MR VAN ECK: With the exception of his vehicle which had to be burnt, were there any other plans pertaining to Mr Rosscam?


MR VAN ECK: And was the submission only about the burning of his vehicle?

MR BOTHA: That is correct.

MR VAN ECK: And who initially was the subject, or who was the person that would do it?

MR BOTHA: The Coloured man, Geoffrey.

MR VAN ECK: Was this the so-called unconscious member?

MR BOTHA: Yes, he was an unconscious member.

MR VAN ECK: Was that project ever executed by Geoffrey?

MR BOTHA: The project was executed but not by Geoffrey.

MR VAN ECK: How was it executed?

MR BOTHA: Mr Barnard and I decided at a certain point that Geoffrey would not perform to our wishes, that we might have overestimated his capacities and that we ourselves would continue with the project.

MR VAN ECK: Was this in 1989?

MR BOTHA: That is correct.

MR VAN ECK: We have heard the evidence of Mr Barnard regarding how you broke into the vehicle and poured the petrol into the vehicle and how the vehicle was burnt, do you agree with it?

MR BOTHA: To a great extent. I'm not certain of the hammer, but to a great extent I would agree with his version.

MR VAN ECK: And if you say not necessarily the 4 pound hammer, is it that you cannot recall it or is it a case of it not having taken place?

MR BOTHA: Yes, it took place, it is just that his recollection is perhaps better than mine, I cannot attach a mass to the hammer as such.

MR VAN ECK: Rosscam was never - or you never applied for the Rosscam incident.

MR BOTHA: No, I didn't.

MR VAN ECK: Who dealt with your amnesty applications?

MR BOTHA: Mr Piet du Plessis from the attorneys firm, David Botha, Du Plessis and Kruger.

MR VAN ECK: We heard from Mr Barnard that he first dealt with other attorneys, did you also have other attorneys before this?


MR VAN ECK: Was Mr du Plessis your attorney right through this?


MR VAN ECK: Can you tell the Honourable Committee why you did not apply for Rosscam.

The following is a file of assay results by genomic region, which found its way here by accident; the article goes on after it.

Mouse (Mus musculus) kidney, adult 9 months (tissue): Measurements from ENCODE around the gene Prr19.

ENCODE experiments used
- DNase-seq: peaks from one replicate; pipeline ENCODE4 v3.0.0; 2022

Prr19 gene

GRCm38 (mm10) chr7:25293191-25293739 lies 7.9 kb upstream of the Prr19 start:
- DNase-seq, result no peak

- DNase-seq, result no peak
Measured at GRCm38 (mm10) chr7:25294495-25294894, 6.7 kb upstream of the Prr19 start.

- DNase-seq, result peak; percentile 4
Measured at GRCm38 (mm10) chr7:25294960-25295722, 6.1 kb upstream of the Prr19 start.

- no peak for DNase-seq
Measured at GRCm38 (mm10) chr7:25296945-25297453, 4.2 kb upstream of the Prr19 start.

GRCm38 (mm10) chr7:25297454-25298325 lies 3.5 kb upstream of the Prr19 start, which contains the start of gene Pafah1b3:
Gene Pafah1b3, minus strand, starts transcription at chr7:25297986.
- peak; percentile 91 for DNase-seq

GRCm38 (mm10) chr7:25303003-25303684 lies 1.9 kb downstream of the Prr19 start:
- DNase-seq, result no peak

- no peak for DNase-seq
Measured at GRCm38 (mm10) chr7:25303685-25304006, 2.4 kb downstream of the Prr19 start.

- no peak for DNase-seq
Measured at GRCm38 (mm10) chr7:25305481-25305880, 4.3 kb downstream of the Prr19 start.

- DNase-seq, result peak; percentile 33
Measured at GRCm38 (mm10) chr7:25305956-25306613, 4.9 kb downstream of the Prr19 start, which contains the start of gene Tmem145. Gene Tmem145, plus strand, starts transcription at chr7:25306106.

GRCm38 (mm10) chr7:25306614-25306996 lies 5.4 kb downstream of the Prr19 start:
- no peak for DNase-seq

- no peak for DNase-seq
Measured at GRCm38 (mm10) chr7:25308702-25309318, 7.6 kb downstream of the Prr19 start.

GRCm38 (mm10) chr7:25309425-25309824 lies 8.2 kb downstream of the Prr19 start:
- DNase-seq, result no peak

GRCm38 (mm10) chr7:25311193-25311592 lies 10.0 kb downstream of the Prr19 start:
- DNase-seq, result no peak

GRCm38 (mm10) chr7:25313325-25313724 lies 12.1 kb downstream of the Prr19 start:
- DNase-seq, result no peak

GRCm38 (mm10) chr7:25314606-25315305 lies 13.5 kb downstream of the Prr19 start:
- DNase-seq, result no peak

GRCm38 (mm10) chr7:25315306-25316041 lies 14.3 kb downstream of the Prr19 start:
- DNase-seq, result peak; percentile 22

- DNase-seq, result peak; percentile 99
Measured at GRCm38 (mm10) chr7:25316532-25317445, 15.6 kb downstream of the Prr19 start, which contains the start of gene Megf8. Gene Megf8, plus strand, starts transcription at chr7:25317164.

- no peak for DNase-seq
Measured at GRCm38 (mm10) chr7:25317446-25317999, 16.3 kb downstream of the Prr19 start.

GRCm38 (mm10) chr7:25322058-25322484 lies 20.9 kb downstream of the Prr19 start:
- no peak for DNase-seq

MR BOTHA: Sir, when we compiled our applications we had a senior attorney, Etienne du Toit, and we were advised that it was not a human rights violation and I therefore do not have to apply for amnesty for this.

MR VAN ECK: Did you accept it as such?

MR BOTHA: Yes, I did.

MR VAN ECK: Did you at that stage have any reason to doubt it?

MR BOTHA: No, I did not.

MR VAN ECK: If you were advised to do something else would you have applied for the Rosscam incident?

MR BOTHA: Yes, I would have.

CHAIRPERSON: Sorry, just before you get of that incident, Mr van Eck.

You keep mentioning this term "maximum disruption", did you consider yourself personally, that the burning of Mr Rosscam's car constituted maximum disruption?

MR BOTHA: Yes it was motivated on the hand of the specific circumstances surrounding this person. It was also part of the project that it would be a maximum disruption in his life, in the execution of his career, his daily activities and movements.

CHAIRPERSON: Because it would seem it would probably have been nothing more than an annoying inconvenience, I mean he can go and hire a car or borrow a motor car, I mean it's hardly a maximum disruption. I mean his car could have broken down, it wouldn't have been a maximum disruption.

MR BOTHA: As the organisation's objectives read, the disruption could be the breaking of a window up to the killing of a person and this incident was in-between the two. For us it was enough to disrupt him. The project led to this.

CHAIRPERSON: It's just that I'm interested in the term "maximum disruption", you always seem to use the term "maximum disruption".

MR LAX: Sorry, Mr van Eck.